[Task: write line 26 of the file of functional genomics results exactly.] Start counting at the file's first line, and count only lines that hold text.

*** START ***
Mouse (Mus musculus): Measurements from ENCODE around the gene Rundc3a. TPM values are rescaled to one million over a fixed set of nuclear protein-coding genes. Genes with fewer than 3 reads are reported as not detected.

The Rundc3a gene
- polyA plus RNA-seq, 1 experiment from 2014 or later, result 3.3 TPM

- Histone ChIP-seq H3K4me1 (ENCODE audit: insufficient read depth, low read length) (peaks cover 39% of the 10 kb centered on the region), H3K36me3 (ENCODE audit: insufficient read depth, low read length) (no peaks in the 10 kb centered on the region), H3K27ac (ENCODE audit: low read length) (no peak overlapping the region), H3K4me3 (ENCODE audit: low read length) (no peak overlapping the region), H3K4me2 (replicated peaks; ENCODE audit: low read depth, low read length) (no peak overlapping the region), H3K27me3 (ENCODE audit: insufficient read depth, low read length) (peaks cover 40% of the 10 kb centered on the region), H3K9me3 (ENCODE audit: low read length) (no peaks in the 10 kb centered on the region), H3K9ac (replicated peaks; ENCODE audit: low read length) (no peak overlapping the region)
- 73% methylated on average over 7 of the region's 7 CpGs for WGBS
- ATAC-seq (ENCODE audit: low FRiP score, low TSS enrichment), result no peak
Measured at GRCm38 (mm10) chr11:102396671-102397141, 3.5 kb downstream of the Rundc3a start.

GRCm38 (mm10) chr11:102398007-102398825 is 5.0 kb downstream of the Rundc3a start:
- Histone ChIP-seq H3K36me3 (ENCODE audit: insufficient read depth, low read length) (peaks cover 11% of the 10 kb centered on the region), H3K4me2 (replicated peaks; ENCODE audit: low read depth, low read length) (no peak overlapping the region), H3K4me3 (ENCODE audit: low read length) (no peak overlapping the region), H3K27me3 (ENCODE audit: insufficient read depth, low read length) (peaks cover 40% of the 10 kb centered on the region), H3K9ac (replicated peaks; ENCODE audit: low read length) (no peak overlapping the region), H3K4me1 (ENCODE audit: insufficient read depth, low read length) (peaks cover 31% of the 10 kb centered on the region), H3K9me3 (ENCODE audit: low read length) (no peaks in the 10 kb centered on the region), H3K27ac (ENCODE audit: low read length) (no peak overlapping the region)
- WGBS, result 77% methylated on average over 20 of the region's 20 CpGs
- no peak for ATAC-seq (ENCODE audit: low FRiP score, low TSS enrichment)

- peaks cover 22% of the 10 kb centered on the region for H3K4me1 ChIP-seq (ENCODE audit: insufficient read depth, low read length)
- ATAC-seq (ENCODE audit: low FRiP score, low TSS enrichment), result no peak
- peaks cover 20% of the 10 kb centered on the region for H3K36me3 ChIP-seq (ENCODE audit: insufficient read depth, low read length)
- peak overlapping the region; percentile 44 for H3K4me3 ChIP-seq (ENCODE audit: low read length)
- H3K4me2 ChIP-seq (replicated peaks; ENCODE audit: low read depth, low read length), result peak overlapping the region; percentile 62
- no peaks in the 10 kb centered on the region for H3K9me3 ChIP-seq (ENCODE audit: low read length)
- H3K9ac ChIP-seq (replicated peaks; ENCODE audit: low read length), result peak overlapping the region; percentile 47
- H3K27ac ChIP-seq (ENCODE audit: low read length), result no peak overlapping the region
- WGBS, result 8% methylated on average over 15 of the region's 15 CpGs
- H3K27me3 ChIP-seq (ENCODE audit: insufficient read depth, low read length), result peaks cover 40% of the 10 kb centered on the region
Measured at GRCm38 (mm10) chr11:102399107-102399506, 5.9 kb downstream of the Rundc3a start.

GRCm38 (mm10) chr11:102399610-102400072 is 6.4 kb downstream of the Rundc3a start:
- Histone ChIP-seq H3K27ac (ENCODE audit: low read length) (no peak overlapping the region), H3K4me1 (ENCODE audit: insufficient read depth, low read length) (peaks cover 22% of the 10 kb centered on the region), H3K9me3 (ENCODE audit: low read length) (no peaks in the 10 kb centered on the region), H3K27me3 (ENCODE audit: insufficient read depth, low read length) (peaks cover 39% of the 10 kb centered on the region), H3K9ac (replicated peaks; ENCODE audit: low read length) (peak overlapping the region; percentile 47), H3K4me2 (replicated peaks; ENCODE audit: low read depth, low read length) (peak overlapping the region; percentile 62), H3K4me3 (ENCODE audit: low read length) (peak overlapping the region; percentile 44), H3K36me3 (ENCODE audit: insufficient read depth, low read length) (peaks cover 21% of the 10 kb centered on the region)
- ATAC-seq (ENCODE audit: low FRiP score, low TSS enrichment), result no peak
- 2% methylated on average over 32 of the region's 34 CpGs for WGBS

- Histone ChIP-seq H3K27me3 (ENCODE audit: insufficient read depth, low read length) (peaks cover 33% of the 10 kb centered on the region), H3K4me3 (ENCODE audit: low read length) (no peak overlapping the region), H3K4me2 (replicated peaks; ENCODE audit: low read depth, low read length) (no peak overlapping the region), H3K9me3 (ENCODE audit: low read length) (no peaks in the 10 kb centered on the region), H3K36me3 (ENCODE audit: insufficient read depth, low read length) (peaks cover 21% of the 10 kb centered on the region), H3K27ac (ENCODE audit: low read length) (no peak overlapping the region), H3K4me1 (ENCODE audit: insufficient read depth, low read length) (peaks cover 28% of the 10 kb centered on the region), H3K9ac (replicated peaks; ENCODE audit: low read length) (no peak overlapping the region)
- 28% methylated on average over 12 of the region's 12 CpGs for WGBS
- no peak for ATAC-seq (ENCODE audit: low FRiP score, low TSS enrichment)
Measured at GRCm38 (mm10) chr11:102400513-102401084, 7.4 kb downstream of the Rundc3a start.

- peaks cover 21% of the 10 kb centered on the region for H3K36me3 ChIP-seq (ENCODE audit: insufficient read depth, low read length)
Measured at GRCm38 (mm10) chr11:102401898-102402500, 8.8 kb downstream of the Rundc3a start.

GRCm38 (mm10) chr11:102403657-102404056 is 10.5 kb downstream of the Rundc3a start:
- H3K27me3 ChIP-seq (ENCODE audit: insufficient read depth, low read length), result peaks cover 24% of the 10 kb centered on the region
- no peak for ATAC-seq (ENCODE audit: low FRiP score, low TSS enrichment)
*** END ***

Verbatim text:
- 2% methylated on average over 32 of the region's 34 CpGs for WGBS